27 June 2016

Kyoto (Japan) - Tofukuji Temple : The Home of Zen

Date of Exploration : 30 Mar 2016

Coming to Tofukuji Temple (東福寺) was actually an afterthought as we had time since our visit to Fushimi Inari Shrine concluded early. But after coming here, I regretted not making it one of the key attractions to see while in Kyoto so that more time could have been allocated to explore this massive religious site.
While Tofukuji Temple may be the main prayer hall, its vicinity consists of a large collection of shrines and spiritual houses distributed over an extensive plot that could very well contain a small town!

At the steps of one of the shrines we encountered as we made our way towards Tofukuji Temple.

Not knowing what Tofukuji Temple looks like due to a lack of prior research, we found ourselves guessing if every spiritual building we encountered along the way is Tofukuji Temple.
Looks like autumn or the beginning of spring touching the roof of a minor shrine within Tofukuji Temple's compound.
A series of smaller shrines dot the huge grounds that belong to Tofukuji Temple.
Some of the shrines are off limits while others allow visitation and are functioning prayer houses for devotees.

After about a 20 minutes walk from the train station and passing various minor shrines, we finally got our first glimpse of the main buildings that make up Tofukuji Temple.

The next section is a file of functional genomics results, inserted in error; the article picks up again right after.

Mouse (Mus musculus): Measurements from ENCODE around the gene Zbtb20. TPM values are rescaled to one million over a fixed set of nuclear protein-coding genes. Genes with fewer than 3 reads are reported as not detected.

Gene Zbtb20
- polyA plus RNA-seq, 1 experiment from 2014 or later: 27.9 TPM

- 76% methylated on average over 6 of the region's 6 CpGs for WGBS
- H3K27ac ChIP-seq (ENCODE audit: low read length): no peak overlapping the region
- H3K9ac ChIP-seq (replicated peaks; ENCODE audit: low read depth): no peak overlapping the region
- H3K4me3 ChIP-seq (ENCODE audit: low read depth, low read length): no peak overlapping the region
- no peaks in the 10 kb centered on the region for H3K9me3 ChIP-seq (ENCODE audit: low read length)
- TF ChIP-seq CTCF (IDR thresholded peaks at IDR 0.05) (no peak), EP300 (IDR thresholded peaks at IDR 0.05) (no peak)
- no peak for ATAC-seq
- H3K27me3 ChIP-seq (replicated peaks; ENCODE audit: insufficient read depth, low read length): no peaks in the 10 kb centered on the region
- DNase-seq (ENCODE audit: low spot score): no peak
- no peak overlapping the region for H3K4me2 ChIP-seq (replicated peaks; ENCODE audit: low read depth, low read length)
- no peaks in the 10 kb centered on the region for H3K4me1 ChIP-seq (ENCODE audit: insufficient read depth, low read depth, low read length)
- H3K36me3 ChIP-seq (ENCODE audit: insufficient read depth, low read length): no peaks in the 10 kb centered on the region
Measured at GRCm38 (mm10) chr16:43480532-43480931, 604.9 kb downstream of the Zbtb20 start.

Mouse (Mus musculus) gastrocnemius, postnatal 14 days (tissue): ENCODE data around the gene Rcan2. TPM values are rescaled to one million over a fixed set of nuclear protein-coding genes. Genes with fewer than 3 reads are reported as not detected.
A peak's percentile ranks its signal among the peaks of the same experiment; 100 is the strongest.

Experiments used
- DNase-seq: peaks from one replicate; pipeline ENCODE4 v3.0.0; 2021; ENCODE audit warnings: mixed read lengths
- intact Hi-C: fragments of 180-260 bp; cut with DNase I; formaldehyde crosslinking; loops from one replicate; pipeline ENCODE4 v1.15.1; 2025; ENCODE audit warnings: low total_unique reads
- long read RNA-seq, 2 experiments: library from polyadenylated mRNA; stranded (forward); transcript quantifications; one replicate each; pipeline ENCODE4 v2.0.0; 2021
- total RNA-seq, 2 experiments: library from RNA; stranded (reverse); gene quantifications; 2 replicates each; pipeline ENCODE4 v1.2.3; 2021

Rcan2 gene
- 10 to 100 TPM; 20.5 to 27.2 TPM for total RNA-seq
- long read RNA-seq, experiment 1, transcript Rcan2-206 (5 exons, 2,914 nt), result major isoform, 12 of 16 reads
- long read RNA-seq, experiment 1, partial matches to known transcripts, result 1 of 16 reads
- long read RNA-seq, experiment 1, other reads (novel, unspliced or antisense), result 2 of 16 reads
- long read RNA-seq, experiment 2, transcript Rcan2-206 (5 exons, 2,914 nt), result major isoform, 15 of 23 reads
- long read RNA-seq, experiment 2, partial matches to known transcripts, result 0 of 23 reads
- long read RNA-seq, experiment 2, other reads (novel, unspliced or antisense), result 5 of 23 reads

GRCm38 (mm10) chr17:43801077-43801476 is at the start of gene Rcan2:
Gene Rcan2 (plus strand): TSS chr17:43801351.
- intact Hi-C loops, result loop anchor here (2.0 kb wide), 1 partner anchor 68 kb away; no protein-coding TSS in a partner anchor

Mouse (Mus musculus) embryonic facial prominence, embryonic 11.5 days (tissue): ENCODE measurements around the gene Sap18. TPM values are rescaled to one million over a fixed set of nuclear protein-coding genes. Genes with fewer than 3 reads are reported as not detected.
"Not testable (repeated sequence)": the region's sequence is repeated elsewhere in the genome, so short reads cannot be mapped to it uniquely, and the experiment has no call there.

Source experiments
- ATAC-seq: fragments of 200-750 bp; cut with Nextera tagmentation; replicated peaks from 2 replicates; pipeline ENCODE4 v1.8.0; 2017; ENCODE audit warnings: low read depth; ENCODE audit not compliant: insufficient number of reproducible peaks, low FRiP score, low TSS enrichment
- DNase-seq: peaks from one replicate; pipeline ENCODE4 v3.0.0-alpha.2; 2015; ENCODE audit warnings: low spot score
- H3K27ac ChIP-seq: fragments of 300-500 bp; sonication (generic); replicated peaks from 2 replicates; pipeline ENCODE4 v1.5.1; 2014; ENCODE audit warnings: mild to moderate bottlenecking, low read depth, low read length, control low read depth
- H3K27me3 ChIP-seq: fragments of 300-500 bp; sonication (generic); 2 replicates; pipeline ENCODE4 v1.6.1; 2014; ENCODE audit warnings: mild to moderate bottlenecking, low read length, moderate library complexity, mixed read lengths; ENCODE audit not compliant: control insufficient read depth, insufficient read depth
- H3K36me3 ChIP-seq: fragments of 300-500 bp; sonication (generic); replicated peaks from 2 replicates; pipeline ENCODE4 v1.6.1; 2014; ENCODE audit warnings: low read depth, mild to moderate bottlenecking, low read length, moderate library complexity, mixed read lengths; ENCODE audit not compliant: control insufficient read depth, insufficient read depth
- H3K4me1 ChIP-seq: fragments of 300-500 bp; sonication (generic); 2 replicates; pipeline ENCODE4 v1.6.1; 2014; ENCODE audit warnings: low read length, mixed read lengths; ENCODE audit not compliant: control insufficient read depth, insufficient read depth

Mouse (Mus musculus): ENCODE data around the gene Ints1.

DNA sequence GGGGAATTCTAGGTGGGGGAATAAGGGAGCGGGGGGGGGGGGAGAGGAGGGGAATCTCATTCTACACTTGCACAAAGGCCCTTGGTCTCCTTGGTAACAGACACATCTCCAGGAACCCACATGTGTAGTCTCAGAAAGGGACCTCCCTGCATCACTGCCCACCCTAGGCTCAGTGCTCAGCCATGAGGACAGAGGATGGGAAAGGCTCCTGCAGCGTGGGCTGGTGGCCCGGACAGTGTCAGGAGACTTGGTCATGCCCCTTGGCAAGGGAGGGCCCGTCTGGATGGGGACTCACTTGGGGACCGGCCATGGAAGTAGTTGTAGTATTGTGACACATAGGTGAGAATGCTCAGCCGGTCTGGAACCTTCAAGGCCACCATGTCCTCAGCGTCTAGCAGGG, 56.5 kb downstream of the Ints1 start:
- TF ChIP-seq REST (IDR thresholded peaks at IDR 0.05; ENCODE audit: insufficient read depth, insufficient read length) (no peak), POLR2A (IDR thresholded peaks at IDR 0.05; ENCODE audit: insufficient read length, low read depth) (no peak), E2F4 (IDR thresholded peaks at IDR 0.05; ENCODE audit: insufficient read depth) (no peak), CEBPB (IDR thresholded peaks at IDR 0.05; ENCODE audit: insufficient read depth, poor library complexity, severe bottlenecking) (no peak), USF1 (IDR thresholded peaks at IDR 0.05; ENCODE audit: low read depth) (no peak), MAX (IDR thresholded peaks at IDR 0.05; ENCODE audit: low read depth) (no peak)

This valley of maple trees and shrubs is a popular autumn spot where crowds gather to watch that season's colours. We came during the awakening of spring and the bald branches have yet to grow a new leafy coat.
We were walking blind on the grounds of Tofukuji Temple since there weren't prominent signs pointing the way but we found the entrance to the main temple after crossing a wooden bridge that could very well have been a tunnel that led back in time!
Passing through a gate, we arrived at the massive Tofukuji Temple and its peripheral buildings.
Tofukuji Temple was founded in 1236 and is a temple that honours the Zen aspect of Buddhism.
Zen is a school of Buddhism with Taoist influence that became a pillar of the religion. Zen Buddhism emphasises the practice of meditation over the ritualistic worship and study of Mahayana Buddhist scriptures.
Putting a scale to the gigantic doors of the main hall (hondo) of Tofukuji Temple.
A peek inside the main prayer hall of Tofukuji Temple. The ceiling artwork looks like a painting formed by soot.
Circular decorative roof tiles at Tofukuji Temple.
An exhibition hall at the temple grounds. An entrance fee is applicable to step inside.
General shots of scenes at Tofukuji Temple grounds with a perspective shot of the Tsutenkyo Bridge (通天桥). It costs ¥400 to go on the bridge to look out over a valley of trees but we gave it a miss as we arrived close to closing time and wanted to see the other parts of Tofukuji Temple.
To one side of Tofukiji main hall is this equally imposing structure. Dating back to 1425, this gate known as the Sanmon Gate is the oldest Zen gate of its kind.
Tucked into one corner behind the main prayer hall is a series of torii arches.
Taking a path a distance from the torii gates, we found ourselves at a backyard cemetery! Yikes.
Fresh blooms of sakuras contrasted with the concrete finality of death.